You probably have a family member or friend who has had some memory problems as they have gotten older, or maybe someone with serious dementia. I’m sure many of us are a little scared of developing memory problems or dementia when we got older. It can be a scary thing to think about. A recent study gives us something we can do to improve our odds.
What is mild cognitive impairment?
Most of us, as we get older, will have a little trouble remembering things. This is considered normal, although it certainly is annoying. If the memory loss worsens, it may become what is known as mild cognitive impairment (MCI). MCI is a medical condition in which the loss of thinking skills and memory grows obvious enough that it becomes worrisome to you and others around you. MCI is not dementia, but people with MCI are at a higher risk of developing Alzheimer’s disease later in life.
What causes mild cognitive impairment?
Scientists have not yet been able to pinpoint the exact underlying cause of MCI. But there is evidence that changes in the blood flow to the brain is a contributing factor. That blood flow is responsible for bringing oxygen and nutrients to the brain. If the flow of oxygen and nutrients slows down, this can lead to damage to or even death of brain cells.
Most people do experience some decline in the flow of blood to their brains as they get older. This is due to a combination of things, which can include blockages in the arteries, stiffness of the arterial walls, or weakness of the heart.
What can we do about it?
The simple answer is exercise. Now let me get into the details about the studies and what exercise can do for you.
Past research studies have shown that the brains of physically active older men had much better blood saturation than the brains of men who were sedentary, even when everyone was quietly resting. They have also found that people who exercise had better scores on tests of memory and thinking skills than sedentary people did. But these studies focused primarily on people with relatively normal brain function at baseline. Exercise strengthened their reasonably sound baseline function.
The latest study, published in March 2021 in the Journal of Alzheimer’s Disease, started with people who had already been diagnosed with mild cognitive impairment. They studied men and women aged 55 and older with a diagnosis of MCI and asked them to start moving more. They first did baseline testing of the cognitive function, aerobic fitness, and general health. They measured the stiffness of their carotid arteries and the amount of blood flowing to and through their brains.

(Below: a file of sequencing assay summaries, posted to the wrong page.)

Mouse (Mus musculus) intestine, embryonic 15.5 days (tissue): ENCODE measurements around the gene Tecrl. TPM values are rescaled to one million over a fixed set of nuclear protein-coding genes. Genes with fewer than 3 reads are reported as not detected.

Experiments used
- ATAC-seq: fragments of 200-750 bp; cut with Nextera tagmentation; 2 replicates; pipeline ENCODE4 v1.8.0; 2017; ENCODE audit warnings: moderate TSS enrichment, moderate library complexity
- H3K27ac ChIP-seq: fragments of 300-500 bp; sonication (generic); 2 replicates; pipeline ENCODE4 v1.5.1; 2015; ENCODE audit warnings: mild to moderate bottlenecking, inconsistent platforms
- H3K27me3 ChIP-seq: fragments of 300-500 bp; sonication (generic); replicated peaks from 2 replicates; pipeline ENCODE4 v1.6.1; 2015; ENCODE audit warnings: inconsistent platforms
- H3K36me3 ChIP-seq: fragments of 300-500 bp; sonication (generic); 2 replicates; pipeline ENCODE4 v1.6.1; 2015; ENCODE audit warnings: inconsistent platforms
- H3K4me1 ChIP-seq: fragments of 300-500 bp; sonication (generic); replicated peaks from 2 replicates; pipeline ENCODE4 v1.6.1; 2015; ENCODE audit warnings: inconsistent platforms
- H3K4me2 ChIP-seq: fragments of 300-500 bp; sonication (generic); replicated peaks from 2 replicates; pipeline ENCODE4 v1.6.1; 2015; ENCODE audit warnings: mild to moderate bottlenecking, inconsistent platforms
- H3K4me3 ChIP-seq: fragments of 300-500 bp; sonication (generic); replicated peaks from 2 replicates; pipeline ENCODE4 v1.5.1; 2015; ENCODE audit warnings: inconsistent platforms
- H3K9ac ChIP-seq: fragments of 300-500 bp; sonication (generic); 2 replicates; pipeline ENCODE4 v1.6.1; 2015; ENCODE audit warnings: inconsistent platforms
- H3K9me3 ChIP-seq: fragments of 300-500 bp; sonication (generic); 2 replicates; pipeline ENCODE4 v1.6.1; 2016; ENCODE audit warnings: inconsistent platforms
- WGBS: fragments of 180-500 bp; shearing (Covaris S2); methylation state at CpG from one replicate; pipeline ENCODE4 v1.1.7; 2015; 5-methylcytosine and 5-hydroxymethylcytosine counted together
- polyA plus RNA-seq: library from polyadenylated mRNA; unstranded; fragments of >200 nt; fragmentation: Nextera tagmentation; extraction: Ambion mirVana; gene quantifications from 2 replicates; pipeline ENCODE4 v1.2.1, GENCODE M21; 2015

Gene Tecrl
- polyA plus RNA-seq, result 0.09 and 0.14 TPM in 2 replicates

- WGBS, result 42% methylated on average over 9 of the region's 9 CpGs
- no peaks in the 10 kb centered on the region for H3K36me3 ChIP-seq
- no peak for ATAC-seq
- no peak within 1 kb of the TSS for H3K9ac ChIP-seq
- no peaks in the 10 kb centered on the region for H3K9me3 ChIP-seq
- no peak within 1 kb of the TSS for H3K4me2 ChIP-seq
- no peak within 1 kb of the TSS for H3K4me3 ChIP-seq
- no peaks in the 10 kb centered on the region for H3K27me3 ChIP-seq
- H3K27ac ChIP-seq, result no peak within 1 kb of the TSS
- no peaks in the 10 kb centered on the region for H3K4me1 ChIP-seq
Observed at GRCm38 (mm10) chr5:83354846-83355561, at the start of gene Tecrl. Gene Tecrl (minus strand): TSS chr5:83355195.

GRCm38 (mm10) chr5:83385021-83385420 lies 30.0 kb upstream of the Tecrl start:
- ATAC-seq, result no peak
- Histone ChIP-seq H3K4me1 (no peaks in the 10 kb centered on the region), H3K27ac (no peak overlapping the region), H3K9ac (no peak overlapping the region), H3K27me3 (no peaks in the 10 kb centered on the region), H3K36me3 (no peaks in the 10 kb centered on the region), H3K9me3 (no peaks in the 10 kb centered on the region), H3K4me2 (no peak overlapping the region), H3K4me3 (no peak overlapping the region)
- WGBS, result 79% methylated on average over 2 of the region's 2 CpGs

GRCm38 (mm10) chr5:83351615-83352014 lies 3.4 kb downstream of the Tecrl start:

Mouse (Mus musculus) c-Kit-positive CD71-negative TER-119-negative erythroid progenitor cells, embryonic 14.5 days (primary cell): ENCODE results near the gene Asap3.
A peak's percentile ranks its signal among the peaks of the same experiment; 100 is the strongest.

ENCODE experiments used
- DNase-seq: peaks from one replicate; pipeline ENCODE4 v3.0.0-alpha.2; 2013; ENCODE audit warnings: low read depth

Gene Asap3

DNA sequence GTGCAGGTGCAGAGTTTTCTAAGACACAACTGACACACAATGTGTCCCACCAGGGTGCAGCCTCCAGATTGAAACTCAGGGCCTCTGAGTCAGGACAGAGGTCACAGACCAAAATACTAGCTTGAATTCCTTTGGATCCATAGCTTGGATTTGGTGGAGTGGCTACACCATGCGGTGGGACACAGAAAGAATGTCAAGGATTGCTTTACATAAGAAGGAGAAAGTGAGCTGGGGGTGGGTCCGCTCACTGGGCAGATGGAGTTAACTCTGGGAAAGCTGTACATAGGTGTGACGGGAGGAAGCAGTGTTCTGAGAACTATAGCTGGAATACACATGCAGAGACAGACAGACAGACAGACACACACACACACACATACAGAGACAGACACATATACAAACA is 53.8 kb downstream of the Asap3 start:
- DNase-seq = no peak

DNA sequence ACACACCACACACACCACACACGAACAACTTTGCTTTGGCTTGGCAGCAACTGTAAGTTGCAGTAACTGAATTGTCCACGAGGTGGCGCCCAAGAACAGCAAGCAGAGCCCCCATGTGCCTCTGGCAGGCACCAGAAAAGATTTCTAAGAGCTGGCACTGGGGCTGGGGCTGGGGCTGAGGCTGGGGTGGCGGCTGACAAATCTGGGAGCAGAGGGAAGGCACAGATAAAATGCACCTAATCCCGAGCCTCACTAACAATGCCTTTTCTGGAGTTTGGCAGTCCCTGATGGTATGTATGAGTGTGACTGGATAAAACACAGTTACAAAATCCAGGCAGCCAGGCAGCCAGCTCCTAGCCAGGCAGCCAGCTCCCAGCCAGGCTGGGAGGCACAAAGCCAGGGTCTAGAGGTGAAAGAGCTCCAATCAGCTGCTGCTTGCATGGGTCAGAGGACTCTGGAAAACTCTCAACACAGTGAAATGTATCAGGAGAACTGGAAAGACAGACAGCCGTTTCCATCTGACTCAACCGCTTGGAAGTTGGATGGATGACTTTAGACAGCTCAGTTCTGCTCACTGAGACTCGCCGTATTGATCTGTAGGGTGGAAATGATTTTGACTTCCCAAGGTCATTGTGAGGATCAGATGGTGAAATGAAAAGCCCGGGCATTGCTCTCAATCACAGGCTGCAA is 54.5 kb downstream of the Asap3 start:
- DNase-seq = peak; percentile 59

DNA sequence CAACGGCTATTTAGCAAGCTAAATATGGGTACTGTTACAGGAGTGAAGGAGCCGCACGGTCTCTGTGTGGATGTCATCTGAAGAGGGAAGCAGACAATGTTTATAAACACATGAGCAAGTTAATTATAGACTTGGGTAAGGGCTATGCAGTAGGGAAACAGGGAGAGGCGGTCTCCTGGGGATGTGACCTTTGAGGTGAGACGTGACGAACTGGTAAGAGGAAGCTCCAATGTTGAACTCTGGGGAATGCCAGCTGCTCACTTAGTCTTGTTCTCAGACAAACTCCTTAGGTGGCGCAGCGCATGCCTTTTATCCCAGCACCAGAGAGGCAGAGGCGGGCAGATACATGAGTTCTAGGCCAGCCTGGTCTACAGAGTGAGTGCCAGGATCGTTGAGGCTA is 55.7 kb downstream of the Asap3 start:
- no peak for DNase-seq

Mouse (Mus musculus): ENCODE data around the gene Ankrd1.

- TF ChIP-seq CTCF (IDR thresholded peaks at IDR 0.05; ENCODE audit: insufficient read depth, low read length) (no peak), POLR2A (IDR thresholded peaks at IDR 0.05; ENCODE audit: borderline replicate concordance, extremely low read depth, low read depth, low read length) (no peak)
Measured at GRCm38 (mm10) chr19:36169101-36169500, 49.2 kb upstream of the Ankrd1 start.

They then divided them into two groups. One group started a program of light stretching and toning exercises, to serve as the active control group. The other participants started a program of aerobic exercise, walking briskly on treadmills at the lab.
As you would expect, after 12 months, the group that was doing aerobic exercise was found to be more fit, with higher aerobic capacity.
The brisk walking group also showed much less stiffness in the carotid arteries, with greater blood flow to and throughout their brains. They also performed significantly better than the stretch and tone group on tests of their thinking skills involving planning and decision-making. These skills tend to be the first to decline in patients developing dementia.
Both groups had raised their scores slightly on most tests of memory and thinking to about the same extent. This would indicate that being more active in any way appeared to have improved thinking skills and helped keep those skills from declining.
We should look at this as a gentle reminder that moving your body is good for your brain. You should take every opportunity to move your body more. Take the stairs instead of the elevator or escalator. Park further away when you go shopping. Make sure you are increasing your heart rate when you exercise. These small things may protect your memory and thinking skills over your lifetime. This will help you to remain independent throughout your life.
Please consult with your doctor before starting an exercise program.
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Dr. Anita Bennett MD – Health Tip Content Editor